"Tools of the Trade"
Many visitors are surprised to learn Ludington’s Fire Department is not staffed by full-time career firefighters. Fire protection is provided for the City by a dedicated group of part-paid volunteers.
The earliest record of an organized fire department dates back to 1874, when the first lumber mill appeared on the banks of Pere Marquette Lake. The mill was soon destroyed by fire. Shortly thereafter, 26 residents volunteered to create the City’s first fire department. They were a dedicated group but began to feel unappreciated when the City Council failed to approve compensation for burned clothing. They soon began to lose interest, setting the stage for a major disaster. That disaster occurred on Saturday June 11, 1881, the day the circus came to town. Flames first appeared in a bakery on west Looms Street. Fueled by windy warm weather, the fire quickly spread to an adjacent saloon, a meat market and then a shoe store. Circus performers were parading through town, but joined firefighters to help combat the blaze, all to no avail. By the end of the day, 67 buildings, representing most of the downtown area, had been destroyed. A new determination arose to reorganize the Fire Department. A new hand-pumper was purchased and members would now be given distinctive colorful uniforms and receive modest compensation. This was the beginning of the “part-paid volunteer Fire Department”, as we still have today.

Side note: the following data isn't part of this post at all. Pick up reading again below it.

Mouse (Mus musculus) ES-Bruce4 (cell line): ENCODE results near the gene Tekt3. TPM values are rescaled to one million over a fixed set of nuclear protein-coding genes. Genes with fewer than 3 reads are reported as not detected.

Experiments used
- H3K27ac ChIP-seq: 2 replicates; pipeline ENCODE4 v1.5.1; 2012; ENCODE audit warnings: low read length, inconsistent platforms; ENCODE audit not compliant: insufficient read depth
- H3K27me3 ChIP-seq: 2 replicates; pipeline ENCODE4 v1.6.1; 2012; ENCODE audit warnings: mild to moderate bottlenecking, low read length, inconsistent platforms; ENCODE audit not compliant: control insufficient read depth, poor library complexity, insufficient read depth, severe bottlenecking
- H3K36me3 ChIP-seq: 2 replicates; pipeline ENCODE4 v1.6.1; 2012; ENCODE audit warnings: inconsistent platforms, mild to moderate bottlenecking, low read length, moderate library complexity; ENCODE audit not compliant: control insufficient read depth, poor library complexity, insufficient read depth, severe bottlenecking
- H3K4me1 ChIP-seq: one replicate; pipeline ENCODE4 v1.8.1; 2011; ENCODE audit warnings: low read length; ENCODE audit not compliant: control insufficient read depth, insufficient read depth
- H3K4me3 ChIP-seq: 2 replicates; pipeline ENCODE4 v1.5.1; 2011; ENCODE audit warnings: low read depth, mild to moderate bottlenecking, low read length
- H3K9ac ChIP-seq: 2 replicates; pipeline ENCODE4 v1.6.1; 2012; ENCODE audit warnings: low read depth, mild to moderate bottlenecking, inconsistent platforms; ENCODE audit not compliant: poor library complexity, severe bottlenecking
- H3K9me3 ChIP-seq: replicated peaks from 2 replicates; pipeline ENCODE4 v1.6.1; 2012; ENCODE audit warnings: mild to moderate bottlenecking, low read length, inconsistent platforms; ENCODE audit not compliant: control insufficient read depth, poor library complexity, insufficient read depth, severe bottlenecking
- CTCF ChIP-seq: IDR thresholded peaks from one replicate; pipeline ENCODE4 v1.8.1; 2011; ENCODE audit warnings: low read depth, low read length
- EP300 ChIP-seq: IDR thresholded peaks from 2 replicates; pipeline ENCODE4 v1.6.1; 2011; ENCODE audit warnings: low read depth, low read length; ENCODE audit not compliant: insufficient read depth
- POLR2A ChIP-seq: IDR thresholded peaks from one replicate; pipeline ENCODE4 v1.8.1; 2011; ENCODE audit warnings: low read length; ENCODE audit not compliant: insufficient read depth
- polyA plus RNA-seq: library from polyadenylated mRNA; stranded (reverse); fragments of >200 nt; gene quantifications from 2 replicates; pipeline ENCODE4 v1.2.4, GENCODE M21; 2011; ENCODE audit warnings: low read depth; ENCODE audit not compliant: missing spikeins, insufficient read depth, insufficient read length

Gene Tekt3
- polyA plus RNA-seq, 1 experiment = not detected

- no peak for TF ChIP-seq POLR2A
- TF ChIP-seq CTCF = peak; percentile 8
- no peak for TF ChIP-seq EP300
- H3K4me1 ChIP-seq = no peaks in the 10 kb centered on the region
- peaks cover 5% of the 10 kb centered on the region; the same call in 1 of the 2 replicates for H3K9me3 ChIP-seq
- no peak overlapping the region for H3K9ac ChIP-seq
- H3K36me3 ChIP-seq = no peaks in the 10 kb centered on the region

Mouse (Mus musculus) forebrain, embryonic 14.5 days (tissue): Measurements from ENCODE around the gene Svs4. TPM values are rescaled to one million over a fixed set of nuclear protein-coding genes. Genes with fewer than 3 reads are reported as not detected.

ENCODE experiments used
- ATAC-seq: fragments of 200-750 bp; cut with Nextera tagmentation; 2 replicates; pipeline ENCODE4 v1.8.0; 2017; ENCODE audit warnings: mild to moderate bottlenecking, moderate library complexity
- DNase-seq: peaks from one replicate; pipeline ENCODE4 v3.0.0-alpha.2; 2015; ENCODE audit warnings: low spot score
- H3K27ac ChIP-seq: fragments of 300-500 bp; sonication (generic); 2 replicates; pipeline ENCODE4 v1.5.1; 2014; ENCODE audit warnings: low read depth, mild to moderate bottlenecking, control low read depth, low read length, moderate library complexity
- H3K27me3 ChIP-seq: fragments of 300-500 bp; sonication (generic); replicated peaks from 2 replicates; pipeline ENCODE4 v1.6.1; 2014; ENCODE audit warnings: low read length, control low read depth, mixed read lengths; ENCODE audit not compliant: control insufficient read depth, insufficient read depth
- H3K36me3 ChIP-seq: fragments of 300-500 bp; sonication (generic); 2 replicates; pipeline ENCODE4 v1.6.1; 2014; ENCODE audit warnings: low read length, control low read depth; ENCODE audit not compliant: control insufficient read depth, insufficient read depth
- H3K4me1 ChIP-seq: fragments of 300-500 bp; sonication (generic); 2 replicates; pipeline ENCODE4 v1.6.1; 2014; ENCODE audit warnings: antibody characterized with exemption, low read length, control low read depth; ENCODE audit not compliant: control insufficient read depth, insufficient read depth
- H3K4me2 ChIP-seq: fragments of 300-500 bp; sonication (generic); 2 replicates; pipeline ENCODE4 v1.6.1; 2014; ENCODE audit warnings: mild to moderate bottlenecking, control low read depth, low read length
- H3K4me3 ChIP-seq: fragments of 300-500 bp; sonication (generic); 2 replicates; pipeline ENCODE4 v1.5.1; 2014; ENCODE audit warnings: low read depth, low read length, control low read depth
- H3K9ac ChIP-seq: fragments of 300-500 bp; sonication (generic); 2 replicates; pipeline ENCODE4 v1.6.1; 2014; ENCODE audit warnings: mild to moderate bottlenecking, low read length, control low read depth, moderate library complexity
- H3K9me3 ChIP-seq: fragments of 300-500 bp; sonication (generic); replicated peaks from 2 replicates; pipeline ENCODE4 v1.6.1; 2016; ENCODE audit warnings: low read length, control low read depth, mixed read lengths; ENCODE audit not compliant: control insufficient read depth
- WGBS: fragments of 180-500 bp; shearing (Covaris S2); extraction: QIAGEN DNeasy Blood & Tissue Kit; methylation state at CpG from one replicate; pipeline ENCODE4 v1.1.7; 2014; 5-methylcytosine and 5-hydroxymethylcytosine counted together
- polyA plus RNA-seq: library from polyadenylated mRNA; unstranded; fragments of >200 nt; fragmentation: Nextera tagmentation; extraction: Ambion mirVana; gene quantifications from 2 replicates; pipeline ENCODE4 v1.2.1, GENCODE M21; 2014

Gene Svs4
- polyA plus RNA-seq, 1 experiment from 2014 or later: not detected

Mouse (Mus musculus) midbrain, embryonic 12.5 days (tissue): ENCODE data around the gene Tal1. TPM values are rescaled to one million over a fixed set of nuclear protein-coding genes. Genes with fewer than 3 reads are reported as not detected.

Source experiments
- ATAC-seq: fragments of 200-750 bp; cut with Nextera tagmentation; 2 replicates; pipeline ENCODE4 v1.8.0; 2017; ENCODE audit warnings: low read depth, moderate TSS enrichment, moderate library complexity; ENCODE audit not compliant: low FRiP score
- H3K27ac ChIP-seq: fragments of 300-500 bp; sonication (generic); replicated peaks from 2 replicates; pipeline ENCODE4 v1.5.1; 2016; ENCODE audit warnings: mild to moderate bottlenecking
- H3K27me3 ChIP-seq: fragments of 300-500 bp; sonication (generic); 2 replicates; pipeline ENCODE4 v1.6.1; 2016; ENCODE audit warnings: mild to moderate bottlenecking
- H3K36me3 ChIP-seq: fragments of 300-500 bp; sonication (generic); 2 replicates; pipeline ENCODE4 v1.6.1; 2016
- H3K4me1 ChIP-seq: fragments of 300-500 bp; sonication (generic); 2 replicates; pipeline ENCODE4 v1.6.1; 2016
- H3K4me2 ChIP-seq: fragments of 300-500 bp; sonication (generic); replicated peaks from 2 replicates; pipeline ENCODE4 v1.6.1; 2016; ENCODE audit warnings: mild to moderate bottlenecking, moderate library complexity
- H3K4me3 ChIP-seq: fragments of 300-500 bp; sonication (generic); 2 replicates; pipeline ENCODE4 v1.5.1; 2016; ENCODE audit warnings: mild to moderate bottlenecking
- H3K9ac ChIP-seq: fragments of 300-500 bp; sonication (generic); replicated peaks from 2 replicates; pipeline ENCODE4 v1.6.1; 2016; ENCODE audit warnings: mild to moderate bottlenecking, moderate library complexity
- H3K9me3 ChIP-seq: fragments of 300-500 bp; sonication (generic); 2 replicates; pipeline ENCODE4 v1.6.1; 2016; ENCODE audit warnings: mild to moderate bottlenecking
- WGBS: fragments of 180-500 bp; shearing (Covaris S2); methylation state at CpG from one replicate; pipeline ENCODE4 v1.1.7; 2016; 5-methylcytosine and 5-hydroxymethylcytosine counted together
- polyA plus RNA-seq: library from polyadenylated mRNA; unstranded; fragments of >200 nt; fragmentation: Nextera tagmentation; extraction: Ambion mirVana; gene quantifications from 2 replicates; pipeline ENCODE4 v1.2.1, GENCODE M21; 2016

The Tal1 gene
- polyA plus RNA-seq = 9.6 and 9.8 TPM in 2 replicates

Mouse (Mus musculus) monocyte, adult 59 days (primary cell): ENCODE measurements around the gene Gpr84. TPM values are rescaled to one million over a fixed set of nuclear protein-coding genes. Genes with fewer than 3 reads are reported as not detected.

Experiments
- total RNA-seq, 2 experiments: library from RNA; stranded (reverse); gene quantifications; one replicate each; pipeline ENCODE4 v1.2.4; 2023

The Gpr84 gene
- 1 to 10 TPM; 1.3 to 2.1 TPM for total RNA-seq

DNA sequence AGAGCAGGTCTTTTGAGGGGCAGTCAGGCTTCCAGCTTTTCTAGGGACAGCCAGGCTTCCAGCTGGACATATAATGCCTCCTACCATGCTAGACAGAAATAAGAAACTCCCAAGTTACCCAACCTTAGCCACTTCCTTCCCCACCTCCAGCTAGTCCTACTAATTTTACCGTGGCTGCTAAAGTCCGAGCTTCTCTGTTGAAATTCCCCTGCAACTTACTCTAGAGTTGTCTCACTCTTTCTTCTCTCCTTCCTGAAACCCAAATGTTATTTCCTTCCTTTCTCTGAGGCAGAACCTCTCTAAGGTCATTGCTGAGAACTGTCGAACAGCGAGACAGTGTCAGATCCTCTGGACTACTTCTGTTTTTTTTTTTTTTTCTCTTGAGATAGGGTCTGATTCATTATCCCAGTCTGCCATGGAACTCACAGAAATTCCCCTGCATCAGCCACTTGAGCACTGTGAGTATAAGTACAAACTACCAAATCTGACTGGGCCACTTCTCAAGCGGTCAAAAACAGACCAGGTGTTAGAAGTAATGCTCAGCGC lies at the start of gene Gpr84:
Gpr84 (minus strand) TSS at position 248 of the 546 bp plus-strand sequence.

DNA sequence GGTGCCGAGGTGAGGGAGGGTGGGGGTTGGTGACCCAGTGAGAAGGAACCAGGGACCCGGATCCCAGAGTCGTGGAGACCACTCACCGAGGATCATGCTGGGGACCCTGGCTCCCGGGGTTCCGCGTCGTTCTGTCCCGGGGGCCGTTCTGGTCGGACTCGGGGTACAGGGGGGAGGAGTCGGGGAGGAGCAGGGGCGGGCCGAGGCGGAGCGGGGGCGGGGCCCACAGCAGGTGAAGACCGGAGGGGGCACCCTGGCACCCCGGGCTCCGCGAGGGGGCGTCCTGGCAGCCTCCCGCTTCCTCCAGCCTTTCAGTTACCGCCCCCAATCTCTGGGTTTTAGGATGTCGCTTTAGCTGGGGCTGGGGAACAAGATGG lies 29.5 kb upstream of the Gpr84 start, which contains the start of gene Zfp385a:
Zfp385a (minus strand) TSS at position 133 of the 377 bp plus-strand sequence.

The “Tools of the Trade,” sculpture was created by Loveland, Colorado artist Austin Weishel and was donated by John Ordus, Jr. It commemorates Ludington’s beautiful new fire station and honors the men who have served the Department over its rich and colorful history.